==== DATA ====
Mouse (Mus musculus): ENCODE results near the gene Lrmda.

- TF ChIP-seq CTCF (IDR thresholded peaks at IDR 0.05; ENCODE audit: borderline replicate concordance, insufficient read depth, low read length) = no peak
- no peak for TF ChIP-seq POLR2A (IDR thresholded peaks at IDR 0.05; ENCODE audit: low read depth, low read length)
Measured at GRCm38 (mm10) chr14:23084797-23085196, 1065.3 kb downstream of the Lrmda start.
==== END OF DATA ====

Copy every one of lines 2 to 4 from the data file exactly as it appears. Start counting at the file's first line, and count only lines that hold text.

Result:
- TF ChIP-seq CTCF (IDR thresholded peaks at IDR 0.05; ENCODE audit: borderline replicate concordance, insufficient read depth, low read length) = no peak
- no peak for TF ChIP-seq POLR2A (IDR thresholded peaks at IDR 0.05; ENCODE audit: low read depth, low read length)
Measured at GRCm38 (mm10) chr14:23084797-23085196, 1065.3 kb downstream of the Lrmda start.